Film medium
Lachman worked with 35mm Kodak motion picture negative--black-and-white Double-X negative for the scenes in the 1920s, and two Vision3 color stocks for the 1970s. The DP deployed Arricam Studio cameras, shooting primarily in 3-perf. Some digital lensing was done for one key location.

Lachman loves the film medium which has been his primary province in tandem with Haynes. For example, the lauded, aforementioned Carol was shot on 16mm. “I’m not going to be reactionary. The digital world is here to stay,” said Lachman. “But digital should not be our only palette. Film is another worthwhile palette and I’m seeing more and more young filmmakers wanting to explore film. I personally find a difference in color depth between film and digital. Frame by frame there’s more life and depth to the film image--more than you can get in a digital sensor. I’m anthropomorphic about film, grain structure, color depth. Film has a look. Digital has a look. You should not try to replace one with the other.”

Haynes and Lachman presented the story of each era with a look evoking the cinema of the period. Black-and-white silent movies--including King Vidor’s The Crowd, F. W. Murnau’s The Last Laugh and Victor Sjostrom’s The Wind--inspired the look and feel of 1927 for Wonderstruck. And the urban gritty street realism of 1970s cinema--as reflected in the likes of John Schlessinger’s Midnight Cowboy and William Friedkin’s The French Connection--sparked the approach to depicting 1977. 

Lachman said that for a number of films, director Haynes has conveyed “the language of the stories through the cinematic language of the time in which they occur. He illustrates many of his ideas, does extensive research into the politics, art, fashion, and cinematic language of the era. He creates the emotional structure of the film, which we work on together.”

Lachman treasures his shared filmmaking experience with Haynes, and the freedom he affords to colleagues. “Todd comes to the set with a shot list he’s worked on or that we’ve worked on together,” said Lachman. “But he’s open to adapting based on what’s going on before our eyes. He has a game plan with the flexibility to change.”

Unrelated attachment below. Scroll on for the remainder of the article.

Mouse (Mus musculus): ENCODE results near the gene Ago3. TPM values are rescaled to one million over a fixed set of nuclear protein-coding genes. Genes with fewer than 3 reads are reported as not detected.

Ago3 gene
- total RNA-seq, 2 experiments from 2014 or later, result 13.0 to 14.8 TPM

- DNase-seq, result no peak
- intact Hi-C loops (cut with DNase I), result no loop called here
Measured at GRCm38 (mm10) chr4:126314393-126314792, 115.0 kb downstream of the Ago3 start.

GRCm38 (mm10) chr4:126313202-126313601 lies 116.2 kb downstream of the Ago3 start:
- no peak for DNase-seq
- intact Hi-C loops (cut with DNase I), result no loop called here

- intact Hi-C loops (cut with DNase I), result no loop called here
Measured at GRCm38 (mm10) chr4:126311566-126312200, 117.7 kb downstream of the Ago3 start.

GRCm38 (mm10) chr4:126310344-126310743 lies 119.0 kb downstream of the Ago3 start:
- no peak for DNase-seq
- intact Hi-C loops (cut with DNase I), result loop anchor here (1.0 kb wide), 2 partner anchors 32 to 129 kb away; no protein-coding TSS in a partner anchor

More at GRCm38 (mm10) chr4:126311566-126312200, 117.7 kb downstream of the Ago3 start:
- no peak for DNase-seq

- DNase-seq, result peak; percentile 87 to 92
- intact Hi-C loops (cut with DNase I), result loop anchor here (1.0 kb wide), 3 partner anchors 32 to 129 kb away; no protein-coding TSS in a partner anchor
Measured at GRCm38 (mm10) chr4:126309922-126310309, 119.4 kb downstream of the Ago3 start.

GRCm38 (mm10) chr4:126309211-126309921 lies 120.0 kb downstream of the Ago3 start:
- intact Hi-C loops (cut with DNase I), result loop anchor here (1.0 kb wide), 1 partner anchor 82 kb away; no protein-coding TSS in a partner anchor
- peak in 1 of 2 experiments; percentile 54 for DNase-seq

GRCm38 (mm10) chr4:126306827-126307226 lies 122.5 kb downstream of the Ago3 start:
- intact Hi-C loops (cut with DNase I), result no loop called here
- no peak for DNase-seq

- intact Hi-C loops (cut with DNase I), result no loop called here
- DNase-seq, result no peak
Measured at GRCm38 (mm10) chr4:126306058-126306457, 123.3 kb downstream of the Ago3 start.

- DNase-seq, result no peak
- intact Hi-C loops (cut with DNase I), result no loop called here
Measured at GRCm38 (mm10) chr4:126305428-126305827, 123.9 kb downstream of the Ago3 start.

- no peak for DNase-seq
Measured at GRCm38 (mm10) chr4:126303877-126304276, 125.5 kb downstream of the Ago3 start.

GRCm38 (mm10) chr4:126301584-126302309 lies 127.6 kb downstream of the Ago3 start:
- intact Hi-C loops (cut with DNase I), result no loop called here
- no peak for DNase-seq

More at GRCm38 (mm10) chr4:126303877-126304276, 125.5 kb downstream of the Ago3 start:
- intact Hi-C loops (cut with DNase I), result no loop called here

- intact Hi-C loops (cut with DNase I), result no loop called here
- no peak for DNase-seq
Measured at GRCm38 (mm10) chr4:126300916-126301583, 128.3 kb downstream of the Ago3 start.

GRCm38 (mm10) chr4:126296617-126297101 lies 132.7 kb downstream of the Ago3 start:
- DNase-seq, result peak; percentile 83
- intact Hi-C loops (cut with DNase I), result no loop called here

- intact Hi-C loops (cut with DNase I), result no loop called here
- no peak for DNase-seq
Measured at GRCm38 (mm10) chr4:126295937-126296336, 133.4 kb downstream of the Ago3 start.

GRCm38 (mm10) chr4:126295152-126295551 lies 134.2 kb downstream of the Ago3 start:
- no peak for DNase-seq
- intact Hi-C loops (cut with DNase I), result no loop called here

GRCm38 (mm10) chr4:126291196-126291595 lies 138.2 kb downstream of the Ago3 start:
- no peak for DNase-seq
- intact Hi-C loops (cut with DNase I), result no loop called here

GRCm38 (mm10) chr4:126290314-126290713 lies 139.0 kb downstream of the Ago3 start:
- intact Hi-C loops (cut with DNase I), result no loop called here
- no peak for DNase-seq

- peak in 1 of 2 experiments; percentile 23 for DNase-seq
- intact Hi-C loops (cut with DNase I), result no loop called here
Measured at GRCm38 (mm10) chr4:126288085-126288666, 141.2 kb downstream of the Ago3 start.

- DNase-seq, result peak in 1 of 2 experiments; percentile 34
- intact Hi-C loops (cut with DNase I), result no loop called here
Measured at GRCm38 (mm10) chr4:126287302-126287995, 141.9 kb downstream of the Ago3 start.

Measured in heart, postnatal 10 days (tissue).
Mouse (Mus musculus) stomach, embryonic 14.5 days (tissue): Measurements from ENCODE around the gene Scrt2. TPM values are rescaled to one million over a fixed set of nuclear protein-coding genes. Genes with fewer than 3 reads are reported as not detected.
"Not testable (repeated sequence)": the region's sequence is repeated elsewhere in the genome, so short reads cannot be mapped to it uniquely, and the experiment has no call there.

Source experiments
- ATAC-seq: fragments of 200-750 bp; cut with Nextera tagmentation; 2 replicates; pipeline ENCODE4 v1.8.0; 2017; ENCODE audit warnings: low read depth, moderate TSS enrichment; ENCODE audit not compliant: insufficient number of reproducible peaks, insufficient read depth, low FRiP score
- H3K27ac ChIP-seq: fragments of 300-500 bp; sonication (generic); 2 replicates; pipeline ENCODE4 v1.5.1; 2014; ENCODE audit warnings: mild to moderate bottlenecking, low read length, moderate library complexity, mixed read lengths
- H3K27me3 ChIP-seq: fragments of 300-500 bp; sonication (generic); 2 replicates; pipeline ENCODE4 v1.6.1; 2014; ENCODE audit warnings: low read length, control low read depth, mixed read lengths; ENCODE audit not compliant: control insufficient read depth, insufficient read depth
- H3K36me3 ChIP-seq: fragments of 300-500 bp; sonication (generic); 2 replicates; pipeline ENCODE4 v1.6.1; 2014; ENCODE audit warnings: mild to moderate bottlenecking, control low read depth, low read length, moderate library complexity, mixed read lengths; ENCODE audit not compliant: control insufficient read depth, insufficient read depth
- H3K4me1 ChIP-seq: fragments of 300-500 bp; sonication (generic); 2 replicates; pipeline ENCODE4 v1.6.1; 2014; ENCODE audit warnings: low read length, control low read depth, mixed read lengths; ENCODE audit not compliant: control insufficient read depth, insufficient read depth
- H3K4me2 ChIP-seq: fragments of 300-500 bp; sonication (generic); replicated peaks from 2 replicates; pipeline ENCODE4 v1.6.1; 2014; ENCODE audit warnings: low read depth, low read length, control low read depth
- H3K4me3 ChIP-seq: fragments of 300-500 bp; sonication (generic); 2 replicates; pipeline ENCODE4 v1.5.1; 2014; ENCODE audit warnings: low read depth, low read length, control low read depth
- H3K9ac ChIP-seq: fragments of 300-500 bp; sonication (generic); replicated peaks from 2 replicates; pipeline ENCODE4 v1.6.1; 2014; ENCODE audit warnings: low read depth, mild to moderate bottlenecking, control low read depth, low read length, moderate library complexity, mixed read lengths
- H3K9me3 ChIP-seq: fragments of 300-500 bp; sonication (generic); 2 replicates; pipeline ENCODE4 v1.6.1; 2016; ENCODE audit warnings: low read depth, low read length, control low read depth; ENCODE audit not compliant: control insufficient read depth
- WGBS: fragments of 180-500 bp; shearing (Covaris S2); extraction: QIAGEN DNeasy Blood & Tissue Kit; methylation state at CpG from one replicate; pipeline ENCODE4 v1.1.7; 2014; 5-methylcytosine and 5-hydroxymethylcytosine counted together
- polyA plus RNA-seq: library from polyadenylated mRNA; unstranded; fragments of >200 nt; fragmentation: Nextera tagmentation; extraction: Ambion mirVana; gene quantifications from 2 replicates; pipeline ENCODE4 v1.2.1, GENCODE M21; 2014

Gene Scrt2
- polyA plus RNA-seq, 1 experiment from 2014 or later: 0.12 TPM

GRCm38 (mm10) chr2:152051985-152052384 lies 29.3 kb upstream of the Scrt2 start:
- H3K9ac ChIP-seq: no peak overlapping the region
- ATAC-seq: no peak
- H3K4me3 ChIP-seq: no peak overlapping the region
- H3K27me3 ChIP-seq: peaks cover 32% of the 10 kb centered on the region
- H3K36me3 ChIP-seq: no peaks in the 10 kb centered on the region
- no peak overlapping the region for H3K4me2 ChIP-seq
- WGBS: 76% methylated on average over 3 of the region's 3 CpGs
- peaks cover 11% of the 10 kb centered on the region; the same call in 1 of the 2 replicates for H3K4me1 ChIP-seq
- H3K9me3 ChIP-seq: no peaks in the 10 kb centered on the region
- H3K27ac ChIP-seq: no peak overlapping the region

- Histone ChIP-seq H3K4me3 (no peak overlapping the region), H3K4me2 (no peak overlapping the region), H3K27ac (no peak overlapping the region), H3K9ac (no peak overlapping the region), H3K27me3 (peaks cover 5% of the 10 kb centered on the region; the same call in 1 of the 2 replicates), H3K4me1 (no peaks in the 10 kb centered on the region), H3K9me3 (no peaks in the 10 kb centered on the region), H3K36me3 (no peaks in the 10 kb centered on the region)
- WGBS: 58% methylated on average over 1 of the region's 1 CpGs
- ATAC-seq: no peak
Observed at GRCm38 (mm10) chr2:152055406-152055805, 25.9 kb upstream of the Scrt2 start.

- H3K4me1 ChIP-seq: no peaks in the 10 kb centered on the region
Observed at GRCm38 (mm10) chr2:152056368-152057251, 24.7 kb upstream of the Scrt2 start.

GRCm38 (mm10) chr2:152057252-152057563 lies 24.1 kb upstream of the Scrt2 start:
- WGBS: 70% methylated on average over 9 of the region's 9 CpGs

The DP added that he and Haynes are simpatico, in part due to their art backgrounds and affinity for extensive research.

In SHOOT’s recent profile of Haynes, the director too touched upon having similar sensibilities to those of Lachman. “He’s a perfectionist,” Haynes said of the DP. “He zeroes in on every detail. It’s humbling to look at Ed’s commitment to his craft and the indelible mark he’s made. I found in him a kindred spirit who loves to do all kinds of research and preparation. He loves to prepare the way I do. We’re film nerds.”

This is the first of a multi-part series with future installments of The Road To Oscar slated to run in the weekly SHOOT>e.dition, The SHOOT Dailies and on, with select installments also in print issues. The series will appear weekly through the Academy Awards gala ceremony. Nominations for the 90th Academy Awards will be announced on Tuesday, January 23, 2018. The 90th Oscars will be held on Sunday, March 4, 2018, at the Dolby Theatre at Hollywood & Highland Center in Hollywood, and will be televised live on the ABC Television Network. The Oscars also will be televised live in more than 225 countries and territories worldwide.

Credits for ScreenWork: 

Trailer consisting of excerpts from the feature film "Wonderstruck" (Amazon Studios) directed by Todd Haynes and shot by DP Ed Lachman, ASC